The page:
Q1. Where did you move to and when?
I moved to Cork, Ireland in September 2017
Q2. How long did you work in Thailand?
Just over three years
Q3. What was your main reason for moving?
I simply got jaded towards Thailand, the culture, people, pollution, chaos, weird food and being an eternal farang. As I'm approaching 30, I also didn't see a real long term future and chance to better myself in Thailand. Visa bureaucracy gets worse by the year. I felt I'd be doing TEFL, making no real savings and doing 90-day reports forever there.
I also got married to a Thai woman and we both wanted to settle down in a democratic, developed western country. Ultimately, we want to return to the UK so I can train to become a real teacher but we are doing the "Surinder Singh route" in Ireland as its too difficult and bureaucratic to return directly to the UK from Thailand and find a job earning 18,600 pounds to bring my wife over.
Q4. What are the advantages of working where you are now compared to Thailand?
Irish people are awesome and Cork is a great city with great craic. We've made some decent friends here just by virtue of being in an English-speaking country that's much friendlier than the UK. It's cosmopolitan but still feels small and far more laid back than England. The pubs are awesome and there's Guinness!. We're a stones throw from the UK and it's easy to pop over with my wife's Irish residence card. While a different country, there's a lot of similarities to the UK so it feels fairly homely to a Brit.
No 90-day immigration check ins, chaotic traffic, weird culture, being a "farang" and the fact that both me and my wife have equal status and can work in any job. While it is a stepping stone to the UK, we are enjoying our life here for the time being.
Q5. What do you miss about life in Thailand?
My wife misses her family and friends (although a good few of her friends also live in Europe with their husbands).
I miss the cheap living costs and the simplicity in Thailand. Ireland is an expensive place and even with us both working, it can be hard to earn decent money. The economy is still bad, there's a reason why so many Irish are leaving and it isn't just the weather, although about that, the climate really is dreadful here. It just seems eternally gloomy, cold and rainy (even worse than the UK!). I miss the year round heat and sunshine in Thailand. I miss the beaches and islands and randomly riding my motorbike through the jungles and coconut trees. I miss the awesome friends I met, partying and fun I had there when I was single (before I met my wife). Every day felt like an adventure there.
Thailand's a lot of things but boring it certainly isn't.
Q6. Would you advise a new teacher to seek work in Thailand or where you are now?
If you want to travel and explore the world and have somewhere to stop off and supplement your travel income then sure, teaching in Thailand was a great experience and I really enjoyed it. For gap year travellers and newbies looking to get into TEFL, Thailand is a great start off point.
You won't earn that much but hey, you'll get to live in a tropical country that's cheap as chips to live in, you'll meet all kinds of weird and wonderful people from around the world and hook up with awesome Asian girls (only speaking from a guy's perspective of course!). You'll whizz around on a motorbike, eat weird snacks and chill on a beach in your holidays. You might even decide to go gallivanting around Cambodia/Laos/Vietnam for a bit!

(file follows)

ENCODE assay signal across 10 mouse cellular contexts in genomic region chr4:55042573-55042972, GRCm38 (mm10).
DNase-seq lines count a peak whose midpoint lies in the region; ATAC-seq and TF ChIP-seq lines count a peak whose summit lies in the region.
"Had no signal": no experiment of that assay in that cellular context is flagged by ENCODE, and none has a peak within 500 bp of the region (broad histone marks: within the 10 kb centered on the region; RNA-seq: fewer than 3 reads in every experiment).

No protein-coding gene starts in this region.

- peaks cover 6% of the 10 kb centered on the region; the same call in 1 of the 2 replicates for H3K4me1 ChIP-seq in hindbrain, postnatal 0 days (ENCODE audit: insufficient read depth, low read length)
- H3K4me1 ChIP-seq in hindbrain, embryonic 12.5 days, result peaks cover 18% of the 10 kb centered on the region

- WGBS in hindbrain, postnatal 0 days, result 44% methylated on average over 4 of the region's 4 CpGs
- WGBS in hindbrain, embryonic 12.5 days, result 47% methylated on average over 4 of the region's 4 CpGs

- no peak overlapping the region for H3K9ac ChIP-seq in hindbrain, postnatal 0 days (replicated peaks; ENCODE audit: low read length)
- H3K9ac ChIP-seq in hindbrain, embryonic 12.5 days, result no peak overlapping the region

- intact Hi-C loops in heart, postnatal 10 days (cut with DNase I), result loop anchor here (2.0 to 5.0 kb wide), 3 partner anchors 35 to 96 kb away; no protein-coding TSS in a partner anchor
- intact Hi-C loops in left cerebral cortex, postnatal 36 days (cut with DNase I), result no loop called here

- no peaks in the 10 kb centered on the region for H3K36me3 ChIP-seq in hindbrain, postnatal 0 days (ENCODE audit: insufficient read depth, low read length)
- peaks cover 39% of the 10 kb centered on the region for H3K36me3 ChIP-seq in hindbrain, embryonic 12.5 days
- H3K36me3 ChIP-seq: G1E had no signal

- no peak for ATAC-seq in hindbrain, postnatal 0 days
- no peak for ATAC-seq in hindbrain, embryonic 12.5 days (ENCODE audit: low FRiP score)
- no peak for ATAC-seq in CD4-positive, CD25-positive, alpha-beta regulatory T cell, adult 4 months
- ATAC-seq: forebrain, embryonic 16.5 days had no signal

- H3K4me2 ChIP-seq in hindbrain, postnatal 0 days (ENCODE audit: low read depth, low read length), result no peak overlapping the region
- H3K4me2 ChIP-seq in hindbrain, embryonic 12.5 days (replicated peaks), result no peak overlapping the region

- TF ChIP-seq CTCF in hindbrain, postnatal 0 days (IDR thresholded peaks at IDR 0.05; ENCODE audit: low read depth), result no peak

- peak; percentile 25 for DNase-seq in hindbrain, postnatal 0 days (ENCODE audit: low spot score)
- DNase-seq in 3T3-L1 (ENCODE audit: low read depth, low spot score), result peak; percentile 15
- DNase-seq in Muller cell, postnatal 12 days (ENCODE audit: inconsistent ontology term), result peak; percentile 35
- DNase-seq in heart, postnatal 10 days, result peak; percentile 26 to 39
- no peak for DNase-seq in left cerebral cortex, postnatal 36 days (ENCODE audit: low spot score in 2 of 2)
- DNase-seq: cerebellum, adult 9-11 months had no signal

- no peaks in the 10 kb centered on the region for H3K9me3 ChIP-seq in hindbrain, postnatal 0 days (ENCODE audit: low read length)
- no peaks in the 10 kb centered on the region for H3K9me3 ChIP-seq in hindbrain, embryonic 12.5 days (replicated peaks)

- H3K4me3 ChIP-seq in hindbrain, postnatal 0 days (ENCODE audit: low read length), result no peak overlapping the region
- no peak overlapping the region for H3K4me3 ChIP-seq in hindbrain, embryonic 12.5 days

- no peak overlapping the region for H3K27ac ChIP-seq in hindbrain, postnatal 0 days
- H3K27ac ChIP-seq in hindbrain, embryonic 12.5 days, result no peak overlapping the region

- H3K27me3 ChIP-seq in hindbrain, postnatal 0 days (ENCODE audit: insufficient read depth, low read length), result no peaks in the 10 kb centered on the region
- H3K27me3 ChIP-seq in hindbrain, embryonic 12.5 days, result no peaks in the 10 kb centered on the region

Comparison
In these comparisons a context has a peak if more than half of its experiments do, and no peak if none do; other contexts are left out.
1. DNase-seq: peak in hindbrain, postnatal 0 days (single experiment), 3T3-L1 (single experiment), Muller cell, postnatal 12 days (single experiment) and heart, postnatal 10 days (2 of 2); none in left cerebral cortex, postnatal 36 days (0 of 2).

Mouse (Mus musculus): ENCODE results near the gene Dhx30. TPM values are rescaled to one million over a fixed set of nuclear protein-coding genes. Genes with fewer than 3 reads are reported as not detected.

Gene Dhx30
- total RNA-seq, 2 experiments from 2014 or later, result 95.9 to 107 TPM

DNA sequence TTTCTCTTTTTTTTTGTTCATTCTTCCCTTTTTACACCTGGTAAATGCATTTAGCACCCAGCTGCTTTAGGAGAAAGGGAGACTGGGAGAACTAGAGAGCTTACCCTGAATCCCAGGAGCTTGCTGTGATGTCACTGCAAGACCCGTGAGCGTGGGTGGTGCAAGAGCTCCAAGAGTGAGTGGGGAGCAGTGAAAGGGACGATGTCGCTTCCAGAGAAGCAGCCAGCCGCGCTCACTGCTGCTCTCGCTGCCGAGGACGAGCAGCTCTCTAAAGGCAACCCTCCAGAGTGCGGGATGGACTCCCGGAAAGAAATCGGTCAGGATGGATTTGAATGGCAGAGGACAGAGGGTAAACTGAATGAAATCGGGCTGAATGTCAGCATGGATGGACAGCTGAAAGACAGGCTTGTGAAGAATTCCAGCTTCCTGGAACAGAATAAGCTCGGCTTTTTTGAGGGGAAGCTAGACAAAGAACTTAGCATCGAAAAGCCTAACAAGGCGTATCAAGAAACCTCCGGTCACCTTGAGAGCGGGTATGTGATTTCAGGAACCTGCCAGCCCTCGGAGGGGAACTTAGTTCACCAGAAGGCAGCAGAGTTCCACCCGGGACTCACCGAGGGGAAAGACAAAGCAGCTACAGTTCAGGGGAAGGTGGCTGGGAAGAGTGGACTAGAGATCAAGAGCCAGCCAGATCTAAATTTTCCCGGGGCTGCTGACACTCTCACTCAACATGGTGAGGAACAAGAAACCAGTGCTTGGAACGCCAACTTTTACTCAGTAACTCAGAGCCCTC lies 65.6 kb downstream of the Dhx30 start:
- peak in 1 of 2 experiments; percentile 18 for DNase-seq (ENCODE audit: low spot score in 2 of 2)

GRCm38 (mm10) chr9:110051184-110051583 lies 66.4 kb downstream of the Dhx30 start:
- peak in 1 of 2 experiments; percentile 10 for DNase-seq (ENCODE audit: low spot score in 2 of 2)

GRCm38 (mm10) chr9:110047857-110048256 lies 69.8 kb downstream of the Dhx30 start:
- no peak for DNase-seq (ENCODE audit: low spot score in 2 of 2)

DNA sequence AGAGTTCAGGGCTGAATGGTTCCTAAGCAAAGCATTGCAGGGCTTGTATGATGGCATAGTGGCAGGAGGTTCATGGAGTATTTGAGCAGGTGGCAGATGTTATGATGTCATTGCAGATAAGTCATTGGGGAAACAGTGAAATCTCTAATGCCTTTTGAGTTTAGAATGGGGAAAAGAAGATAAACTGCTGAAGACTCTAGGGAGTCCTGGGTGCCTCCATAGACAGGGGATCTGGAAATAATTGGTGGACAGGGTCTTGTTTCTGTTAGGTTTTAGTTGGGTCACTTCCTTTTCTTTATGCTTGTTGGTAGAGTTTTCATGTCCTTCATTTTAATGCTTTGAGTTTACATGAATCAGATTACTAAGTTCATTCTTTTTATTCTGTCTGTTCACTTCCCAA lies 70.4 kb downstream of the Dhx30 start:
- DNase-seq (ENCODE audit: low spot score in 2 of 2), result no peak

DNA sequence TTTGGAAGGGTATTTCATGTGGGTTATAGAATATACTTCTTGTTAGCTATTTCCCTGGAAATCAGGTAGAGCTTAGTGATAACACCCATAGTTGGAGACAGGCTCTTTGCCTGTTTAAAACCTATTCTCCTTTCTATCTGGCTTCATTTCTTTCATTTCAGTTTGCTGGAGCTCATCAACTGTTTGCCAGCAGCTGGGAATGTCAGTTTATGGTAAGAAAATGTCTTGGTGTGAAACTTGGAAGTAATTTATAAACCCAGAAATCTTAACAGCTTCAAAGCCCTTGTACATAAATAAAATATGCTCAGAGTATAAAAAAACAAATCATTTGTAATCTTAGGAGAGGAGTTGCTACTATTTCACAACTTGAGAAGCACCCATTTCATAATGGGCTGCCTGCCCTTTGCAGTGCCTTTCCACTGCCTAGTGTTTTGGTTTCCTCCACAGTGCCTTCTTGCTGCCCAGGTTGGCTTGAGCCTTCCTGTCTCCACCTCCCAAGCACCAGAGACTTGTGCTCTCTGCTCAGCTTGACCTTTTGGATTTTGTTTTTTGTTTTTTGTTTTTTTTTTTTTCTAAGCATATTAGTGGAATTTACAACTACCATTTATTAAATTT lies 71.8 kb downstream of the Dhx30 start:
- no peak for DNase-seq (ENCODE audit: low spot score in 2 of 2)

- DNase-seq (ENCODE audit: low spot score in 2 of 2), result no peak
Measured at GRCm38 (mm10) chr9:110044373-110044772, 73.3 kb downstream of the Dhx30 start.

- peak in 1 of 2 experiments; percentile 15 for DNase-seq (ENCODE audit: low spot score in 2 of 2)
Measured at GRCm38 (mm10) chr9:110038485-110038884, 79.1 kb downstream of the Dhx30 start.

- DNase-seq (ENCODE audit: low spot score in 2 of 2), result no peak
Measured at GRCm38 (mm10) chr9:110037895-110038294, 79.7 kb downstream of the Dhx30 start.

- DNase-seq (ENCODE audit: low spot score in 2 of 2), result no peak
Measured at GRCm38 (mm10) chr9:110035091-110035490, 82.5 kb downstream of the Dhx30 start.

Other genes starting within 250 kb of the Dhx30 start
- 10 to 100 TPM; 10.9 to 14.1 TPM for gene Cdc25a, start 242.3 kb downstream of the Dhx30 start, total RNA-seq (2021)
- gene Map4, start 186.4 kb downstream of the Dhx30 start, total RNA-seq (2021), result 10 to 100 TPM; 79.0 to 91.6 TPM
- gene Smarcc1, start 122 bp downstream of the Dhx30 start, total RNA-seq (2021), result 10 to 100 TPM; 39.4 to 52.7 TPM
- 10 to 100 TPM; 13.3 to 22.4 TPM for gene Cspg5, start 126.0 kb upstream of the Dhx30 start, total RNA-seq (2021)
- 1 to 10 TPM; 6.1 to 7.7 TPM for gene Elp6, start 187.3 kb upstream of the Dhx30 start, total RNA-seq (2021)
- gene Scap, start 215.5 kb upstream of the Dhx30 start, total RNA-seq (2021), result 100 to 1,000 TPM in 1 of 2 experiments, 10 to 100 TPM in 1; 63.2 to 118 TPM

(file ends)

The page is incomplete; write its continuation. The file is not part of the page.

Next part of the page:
Yeah, your friends might earn triple what you earn but they'll be slaving away in a box factory or soul sucking corporate job in Slough (or some equally dull industrial park in suburban England), to go home and watch mind numbing TV, get drunk in terrible pubs or nightclubs then repeat the same next week, rewarding their hard work with a package holiday week in Spain once a year.
You'll be having the time of your life and will be the envy of your friends with your pictures of the beach, jungles or random temple somewhere.
But serious teachers, be warned. Thailand is a less developed country with a poor education system to match. Know what you're getting yourself into. If you don't think you can deal with the bad system there, look into an international school (there's some great international schools in Thailand with pay to boot) or look into Korea/Japan/Middle East
Q7. Any plans to return to Thailand one day?
Sure. One option I'm toying with once I'm properly qualified is try for an international school in Bangkok (where my wife is from). And as soon as we have some decent regular income and are properly established in the UK we want to go back and visit every year if we don't move back.
Q8. Anything else you'd like to add?
Any UK teachers (can't speak for other nationalities) looking to return home and take your Thai wife with you, be sure to research your options wisely. Its far harder than a lot of returning Brits think.
Try to have a job earning 19k or more lined up before you go back (yeah hard I know), otherwise research the Surinder Singh route wisely, find an EU state you can stay in (you could even do TEFL there) and your Thai spouse would be OK in too. Make sure to document your stay and keep everything (your work contracts, wage slips, proof of accomodation, proof of life in that country). You'll need it when you plan to return to the UK. The longer you stay in that country and more you establish yourself, the better.
The UK Home Office are refusing more and more non-EU spouses using Surinder Singh as a circumvention of UK law! We're planning to stay in Ireland another few months more just to be safe!